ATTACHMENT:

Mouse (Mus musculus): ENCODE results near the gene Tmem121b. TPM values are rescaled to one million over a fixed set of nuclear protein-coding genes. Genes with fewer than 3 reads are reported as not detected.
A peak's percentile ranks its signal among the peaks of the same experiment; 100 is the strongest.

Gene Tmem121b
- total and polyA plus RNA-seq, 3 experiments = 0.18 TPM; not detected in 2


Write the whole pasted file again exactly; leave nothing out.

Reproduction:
Mouse (Mus musculus): ENCODE results near the gene Tmem121b. TPM values are rescaled to one million over a fixed set of nuclear protein-coding genes. Genes with fewer than 3 reads are reported as not detected.
A peak's percentile ranks its signal among the peaks of the same experiment; 100 is the strongest.

Gene Tmem121b
- total and polyA plus RNA-seq, 3 experiments = 0.18 TPM; not detected in 2